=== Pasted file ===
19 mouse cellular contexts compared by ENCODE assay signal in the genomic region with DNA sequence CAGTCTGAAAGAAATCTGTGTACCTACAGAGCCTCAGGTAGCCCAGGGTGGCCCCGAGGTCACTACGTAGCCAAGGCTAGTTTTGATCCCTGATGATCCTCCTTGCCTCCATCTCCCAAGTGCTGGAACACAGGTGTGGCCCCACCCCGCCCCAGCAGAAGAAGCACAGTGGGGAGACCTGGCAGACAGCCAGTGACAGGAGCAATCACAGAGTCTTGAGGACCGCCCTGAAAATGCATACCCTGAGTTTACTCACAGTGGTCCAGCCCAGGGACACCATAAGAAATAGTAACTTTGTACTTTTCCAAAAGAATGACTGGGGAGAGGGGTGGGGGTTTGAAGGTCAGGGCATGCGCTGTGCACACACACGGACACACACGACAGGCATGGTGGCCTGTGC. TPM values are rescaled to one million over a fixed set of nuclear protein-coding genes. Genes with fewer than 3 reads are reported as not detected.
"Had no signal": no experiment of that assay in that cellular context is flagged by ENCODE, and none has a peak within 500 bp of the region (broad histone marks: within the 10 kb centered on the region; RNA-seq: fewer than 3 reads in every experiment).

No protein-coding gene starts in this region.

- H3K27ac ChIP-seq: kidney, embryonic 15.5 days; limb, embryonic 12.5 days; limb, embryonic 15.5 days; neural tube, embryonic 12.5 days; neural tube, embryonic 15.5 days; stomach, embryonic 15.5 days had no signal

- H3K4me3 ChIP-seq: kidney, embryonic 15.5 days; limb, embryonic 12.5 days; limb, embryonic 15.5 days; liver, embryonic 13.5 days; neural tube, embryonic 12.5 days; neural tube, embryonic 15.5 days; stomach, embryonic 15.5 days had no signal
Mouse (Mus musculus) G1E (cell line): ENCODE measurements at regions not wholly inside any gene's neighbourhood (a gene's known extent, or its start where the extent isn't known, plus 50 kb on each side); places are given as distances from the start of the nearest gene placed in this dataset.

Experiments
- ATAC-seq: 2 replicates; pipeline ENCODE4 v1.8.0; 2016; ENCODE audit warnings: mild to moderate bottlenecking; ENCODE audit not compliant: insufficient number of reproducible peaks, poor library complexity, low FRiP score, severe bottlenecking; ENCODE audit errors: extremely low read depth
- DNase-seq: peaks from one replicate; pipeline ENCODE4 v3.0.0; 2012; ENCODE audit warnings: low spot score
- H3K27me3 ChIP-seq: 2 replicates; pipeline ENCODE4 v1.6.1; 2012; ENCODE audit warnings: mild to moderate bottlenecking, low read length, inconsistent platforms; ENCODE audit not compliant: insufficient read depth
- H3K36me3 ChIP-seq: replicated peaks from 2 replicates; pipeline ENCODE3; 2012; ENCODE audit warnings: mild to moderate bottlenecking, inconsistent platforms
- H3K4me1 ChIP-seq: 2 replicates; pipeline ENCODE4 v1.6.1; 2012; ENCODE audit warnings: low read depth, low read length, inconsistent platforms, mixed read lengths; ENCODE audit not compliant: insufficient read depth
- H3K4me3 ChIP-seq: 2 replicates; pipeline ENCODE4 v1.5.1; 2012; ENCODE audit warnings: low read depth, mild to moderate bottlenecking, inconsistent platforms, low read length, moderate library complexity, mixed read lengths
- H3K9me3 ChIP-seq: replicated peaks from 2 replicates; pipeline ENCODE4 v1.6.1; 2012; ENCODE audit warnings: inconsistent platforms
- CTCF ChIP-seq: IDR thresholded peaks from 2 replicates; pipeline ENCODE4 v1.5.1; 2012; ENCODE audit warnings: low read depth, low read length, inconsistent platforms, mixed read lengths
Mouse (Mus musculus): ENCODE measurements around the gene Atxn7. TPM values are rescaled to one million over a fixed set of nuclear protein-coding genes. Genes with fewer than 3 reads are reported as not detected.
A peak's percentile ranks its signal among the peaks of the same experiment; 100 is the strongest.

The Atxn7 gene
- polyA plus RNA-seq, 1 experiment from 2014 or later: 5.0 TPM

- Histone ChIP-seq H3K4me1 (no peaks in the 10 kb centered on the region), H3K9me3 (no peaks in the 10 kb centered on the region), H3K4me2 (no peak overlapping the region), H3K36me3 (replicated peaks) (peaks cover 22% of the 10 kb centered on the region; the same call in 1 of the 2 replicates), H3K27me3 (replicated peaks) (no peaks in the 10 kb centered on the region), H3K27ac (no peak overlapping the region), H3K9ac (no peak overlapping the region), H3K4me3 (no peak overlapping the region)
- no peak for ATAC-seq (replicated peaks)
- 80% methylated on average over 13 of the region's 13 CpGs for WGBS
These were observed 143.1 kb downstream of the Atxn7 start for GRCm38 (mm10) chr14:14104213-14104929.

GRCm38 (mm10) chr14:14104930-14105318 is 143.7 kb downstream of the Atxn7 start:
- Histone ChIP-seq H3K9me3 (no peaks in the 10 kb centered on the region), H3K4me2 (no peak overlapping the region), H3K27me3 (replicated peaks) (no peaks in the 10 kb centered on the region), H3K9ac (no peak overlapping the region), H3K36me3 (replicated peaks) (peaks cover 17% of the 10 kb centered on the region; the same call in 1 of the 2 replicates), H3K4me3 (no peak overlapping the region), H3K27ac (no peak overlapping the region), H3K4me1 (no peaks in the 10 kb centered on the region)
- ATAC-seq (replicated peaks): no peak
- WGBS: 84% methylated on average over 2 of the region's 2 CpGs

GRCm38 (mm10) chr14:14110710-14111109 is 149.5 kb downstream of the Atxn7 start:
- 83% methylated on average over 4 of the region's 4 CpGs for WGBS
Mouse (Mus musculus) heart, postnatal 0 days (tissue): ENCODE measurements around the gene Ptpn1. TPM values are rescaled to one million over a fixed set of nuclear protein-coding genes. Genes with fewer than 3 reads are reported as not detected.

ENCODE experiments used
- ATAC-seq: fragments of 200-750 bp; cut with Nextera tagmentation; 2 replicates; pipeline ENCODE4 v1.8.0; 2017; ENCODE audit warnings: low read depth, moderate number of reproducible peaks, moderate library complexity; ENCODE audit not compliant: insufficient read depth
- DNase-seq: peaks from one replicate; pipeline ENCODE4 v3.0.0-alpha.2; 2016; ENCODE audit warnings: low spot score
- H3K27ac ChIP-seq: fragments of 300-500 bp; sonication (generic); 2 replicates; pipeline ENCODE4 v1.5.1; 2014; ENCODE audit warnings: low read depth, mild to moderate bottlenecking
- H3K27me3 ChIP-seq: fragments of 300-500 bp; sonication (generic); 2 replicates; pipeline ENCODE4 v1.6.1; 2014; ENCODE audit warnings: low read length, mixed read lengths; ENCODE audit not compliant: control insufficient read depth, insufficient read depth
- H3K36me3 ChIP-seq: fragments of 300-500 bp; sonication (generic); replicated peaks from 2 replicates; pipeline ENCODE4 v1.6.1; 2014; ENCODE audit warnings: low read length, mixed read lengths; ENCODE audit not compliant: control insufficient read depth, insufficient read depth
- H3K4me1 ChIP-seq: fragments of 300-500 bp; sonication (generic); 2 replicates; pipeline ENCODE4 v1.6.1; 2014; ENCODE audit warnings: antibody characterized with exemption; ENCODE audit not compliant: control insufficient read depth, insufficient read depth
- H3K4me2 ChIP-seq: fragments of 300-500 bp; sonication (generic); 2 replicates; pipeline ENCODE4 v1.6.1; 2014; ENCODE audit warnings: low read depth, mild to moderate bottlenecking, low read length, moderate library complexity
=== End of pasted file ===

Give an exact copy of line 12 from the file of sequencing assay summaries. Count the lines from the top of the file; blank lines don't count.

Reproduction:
- H3K4me1 ChIP-seq: 2 replicates; pipeline ENCODE4 v1.6.1; 2012; ENCODE audit warnings: low read depth, low read length, inconsistent platforms, mixed read lengths; ENCODE audit not compliant: insufficient read depth